Date
20 January 2017
Robert Chow says he will only discount one signature after photos emerged showing campaign volunteers asking schoolchildren to sign the petition (inset pictures). Photos: CNSA, Facebook
Robert Chow says he will only discount one signature after photos emerged showing campaign volunteers asking schoolchildren to sign the petition (inset pictures). Photos: CNSA, Facebook

APD touts 1.2 mln signatures for reform proposal

A pro-Beijing group said it has collected 1.21 million signatures in support of the government’s political reform proposal.

The figure represents nearly a quarter of all eligible voters, Ming Pao Daily reported Tuesday, citing the Alliance for Peace and Democracy (APD).

But convenor Robert Chow would not comment if the number is good enough, merely saying the turnout rate in the nine-day effort was “basically quite good”.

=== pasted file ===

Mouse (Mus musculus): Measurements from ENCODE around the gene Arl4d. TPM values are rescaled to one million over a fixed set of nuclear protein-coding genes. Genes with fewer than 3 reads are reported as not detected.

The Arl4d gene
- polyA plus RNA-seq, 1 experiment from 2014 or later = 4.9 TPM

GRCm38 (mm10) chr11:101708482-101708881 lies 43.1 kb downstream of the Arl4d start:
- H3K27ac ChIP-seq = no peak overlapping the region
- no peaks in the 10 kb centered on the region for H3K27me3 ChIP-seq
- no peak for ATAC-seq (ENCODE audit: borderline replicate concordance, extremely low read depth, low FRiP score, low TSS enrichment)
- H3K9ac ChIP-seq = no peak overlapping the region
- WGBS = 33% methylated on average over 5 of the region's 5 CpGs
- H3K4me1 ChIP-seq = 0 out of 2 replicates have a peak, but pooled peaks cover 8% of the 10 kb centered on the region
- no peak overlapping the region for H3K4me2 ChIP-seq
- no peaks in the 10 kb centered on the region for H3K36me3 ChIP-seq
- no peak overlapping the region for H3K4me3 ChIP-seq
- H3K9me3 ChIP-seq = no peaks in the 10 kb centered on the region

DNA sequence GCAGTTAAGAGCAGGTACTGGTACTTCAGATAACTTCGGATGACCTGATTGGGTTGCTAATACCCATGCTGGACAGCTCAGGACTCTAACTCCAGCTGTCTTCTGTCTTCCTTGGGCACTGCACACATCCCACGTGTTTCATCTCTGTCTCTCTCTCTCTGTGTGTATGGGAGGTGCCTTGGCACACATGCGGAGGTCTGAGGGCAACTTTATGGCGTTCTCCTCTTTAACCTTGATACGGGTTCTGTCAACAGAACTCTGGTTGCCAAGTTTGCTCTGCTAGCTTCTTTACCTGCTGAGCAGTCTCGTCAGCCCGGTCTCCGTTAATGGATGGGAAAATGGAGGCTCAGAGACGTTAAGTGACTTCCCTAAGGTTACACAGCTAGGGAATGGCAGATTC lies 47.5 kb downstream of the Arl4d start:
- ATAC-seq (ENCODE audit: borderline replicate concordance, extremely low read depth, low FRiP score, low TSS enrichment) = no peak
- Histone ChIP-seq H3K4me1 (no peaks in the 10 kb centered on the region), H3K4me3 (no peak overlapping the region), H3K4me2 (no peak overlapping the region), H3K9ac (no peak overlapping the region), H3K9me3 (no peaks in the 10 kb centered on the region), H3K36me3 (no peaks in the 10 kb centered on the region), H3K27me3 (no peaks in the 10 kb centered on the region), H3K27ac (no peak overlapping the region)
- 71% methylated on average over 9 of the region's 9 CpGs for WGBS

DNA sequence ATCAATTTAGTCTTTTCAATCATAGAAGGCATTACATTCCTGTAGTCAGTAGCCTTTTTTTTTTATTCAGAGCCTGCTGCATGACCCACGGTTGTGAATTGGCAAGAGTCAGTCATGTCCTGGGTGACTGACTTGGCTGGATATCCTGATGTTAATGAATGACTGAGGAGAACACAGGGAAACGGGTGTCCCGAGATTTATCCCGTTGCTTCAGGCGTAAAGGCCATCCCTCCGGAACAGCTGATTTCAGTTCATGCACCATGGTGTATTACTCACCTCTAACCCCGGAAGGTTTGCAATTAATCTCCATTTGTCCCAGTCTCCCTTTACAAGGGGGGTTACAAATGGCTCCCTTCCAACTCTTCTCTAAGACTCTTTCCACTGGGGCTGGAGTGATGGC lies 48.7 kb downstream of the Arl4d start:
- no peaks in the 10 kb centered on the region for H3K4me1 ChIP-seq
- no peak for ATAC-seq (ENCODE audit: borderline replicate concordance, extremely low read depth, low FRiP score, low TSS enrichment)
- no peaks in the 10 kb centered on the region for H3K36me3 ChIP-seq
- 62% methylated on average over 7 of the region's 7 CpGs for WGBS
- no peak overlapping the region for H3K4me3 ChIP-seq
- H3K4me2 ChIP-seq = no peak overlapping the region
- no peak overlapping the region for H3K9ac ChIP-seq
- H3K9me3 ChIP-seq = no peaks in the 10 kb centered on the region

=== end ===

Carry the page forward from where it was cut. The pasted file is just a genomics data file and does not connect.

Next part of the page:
Last year, APD gathered 1.8 million signatures against the Occupy Central movement.

Wong Kwan-yu, president of the Hong Kong Federation of Education Workers, which helped organize the new initiative, said the result reflects the opinion of the silent majority.

However, he said the number is not “absolutely large”, adding he had expected four million signatures.

Chow dismissed accusations APD used children to bump up the numbers after photos emerged showing campaign volunteers asking them for their signatures.

He said he will only discount one signature — that of a primary school student who was reported to have been coaxed into signing the petition by Executive Councilor Fanny Law.

Chow also challenged the authenticity of the photos. 

The result, which outstrips the 800,000 votes for establishment candidates in the last election, shows they are capable of mounting a stronger performance in the upcoming district and legislative polls, Chow said.

Meanwhile, state news agency Xinhua said in a commentary that the tide of public opinion “cannot be reversed” and lawmakers must accept it.

It said most Hong Kong people want them to make the right historical choice, referring to an upcoming vote on the proposal in the legislature.

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